George Edwin Taylor (August 4, 1857 – December 23, 1925) was the first nominated African-American U.S. Presidential candidate, he was nominated by the National Negro Liberty Party in 1904. Taylor was not, however, the first Black person to run for president, that distinction belongs to Fredrick Douglass who first ran in 1848, seeking the Liberty Party nomination, but was beat out by Gerrit Smith.
Between 1900 and 1904, Taylor was president of the National Negro Democratic League. Southern Democrats were enacting laws that disfranchised most Black voters and were imposing segregation through “Jim Crow” laws. Northern Democrats seemed unwilling and/or unable to control the excesses of their Southern parties. The National Negro Democratic League was fractured by the debate over the issue of linking the nation’s currency to silver as well as to gold. By 1904, Taylor was positioned to abandon the party and bureau that he had led as president for two terms. It was not a good time to be a Black democrat. It also was a time when lynching was creeping northward and when scientific racism was gaining acceptance within the nation’s intellectual and scientific community. It was not a good time to be a Black American.
“Judge” Taylor made that change in 1904 when the executive committee of the newly formed National Negro Liberty Party asked him to become their candidate for the office of president of the United States. That party had its origin in Little Rock, Arkansas in 1897 when it was known as the Ex-Slave Petitioners’ Assembly. It was one of several leagues or assemblies that had formed at the end of the century to support bills then working their way through the United States Congress to grant pensions to former slaves. These leagues claimed that membership in a league was required to qualify for a pension, if and when Congress passed such a bill. In 1900, that Assembly reorganized as the National Industrial Council and in 1903 added issues of lynching, Jim Crow laws, disfranchisement, anti-imperialism and scientific racism to its agenda, broadening its appeal to Black voters in Northern and Midwestern states. In 1904 the Council moved its headquarters to Chicago, Illinois and reorganized as the National Negro Civil Liberty Party.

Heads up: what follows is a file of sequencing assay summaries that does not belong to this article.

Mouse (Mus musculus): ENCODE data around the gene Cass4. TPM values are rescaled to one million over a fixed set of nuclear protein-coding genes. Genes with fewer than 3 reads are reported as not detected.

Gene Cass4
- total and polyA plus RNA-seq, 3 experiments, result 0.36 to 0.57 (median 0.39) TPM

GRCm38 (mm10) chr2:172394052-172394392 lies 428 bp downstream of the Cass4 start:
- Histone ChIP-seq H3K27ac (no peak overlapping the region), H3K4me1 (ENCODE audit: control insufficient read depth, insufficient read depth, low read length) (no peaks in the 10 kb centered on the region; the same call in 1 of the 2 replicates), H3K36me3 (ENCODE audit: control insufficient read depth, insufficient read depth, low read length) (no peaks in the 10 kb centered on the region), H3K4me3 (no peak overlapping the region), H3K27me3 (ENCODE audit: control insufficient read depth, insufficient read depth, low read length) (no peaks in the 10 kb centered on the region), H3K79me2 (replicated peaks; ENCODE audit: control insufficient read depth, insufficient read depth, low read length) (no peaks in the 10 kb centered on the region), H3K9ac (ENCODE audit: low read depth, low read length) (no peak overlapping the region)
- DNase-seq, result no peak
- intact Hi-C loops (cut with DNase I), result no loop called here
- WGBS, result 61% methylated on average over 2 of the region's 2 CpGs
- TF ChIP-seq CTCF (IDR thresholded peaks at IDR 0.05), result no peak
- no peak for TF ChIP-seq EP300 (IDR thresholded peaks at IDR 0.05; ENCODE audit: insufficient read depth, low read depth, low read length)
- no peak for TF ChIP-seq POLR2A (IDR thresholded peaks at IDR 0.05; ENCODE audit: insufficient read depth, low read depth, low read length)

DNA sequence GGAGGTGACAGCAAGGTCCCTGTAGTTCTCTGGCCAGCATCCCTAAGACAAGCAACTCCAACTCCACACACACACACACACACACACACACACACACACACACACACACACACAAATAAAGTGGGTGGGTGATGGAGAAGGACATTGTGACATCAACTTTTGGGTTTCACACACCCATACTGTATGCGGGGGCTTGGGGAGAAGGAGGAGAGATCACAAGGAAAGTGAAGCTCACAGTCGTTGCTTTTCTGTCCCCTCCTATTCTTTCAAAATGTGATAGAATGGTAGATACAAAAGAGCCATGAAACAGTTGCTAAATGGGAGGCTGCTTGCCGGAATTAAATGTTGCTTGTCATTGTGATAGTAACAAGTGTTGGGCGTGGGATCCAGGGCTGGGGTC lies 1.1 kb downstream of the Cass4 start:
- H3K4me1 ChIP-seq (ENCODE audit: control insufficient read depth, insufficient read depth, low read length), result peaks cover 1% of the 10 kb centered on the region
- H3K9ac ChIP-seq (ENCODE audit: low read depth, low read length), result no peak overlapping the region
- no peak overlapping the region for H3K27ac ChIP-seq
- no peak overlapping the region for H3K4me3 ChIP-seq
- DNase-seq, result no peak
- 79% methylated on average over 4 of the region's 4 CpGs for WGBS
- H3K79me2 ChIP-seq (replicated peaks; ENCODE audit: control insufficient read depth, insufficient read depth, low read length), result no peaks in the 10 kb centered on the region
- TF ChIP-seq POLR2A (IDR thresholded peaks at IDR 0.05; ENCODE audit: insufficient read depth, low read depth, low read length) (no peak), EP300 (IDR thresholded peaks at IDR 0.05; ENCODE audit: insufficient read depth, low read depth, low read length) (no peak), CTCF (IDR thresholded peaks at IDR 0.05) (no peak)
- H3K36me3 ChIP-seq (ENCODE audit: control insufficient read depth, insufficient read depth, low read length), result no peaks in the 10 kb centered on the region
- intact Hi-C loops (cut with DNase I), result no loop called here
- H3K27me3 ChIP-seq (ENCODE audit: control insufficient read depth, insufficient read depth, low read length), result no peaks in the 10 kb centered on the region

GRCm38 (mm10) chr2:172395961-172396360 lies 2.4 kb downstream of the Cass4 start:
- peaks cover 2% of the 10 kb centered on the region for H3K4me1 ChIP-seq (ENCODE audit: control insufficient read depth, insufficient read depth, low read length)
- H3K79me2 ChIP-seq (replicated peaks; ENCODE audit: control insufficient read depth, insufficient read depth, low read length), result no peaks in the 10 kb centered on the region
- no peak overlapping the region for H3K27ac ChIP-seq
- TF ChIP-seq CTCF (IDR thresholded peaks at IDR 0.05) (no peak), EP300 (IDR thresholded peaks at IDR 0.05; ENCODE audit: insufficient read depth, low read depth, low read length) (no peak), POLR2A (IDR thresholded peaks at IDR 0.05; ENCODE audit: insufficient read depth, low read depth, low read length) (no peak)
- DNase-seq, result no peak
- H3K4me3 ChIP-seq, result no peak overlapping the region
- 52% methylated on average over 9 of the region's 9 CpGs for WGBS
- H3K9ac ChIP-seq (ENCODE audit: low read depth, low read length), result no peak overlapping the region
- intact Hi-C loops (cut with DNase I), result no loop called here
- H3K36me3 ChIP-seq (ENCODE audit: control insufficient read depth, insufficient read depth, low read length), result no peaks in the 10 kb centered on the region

The first national convention of that new party convened in St. Louis, Missouri in July 1904, with plans to field candidates in states that had sizeable Black populations. Its platform included planks that dealt with disfranchisement, insufficient career opportunities for Blacks in the United States military, imperialism, public ownership of railroads, “self-government” for the District of Columbia (Washington, D.C.), lynching, and pensions for ex-slaves.
The convention also selected “Col.” William Thomas Scott of East St. Louis, Illinois as its candidate for the office of president of the United States for the 1904 election. When convention delegates had left St. Louis and when Scott was arrested and jailed for having failed to pay a fine imposed in 1901, the party’s executive committee turned to Taylor who had just stepped down as president of the National Negro Democratic League to lead the party’s ticket.
Taylor’s campaign in 1904 was unsuccessful. The party’s promise to put 300 speakers on the stump to support his candidacy and its plan to field 6,000 candidates for local offices failed to materialize. No newspaper supported the party. State laws kept the party from listing candidates officially on election ballots. Taylor’s name failed to be added to any state ballot. The votes he received were not recorded in state records. William Scott, who had been the party convention’s first choice as candidate, later estimated that the party had received 65,000 votes nationwide, a number that could not be verified.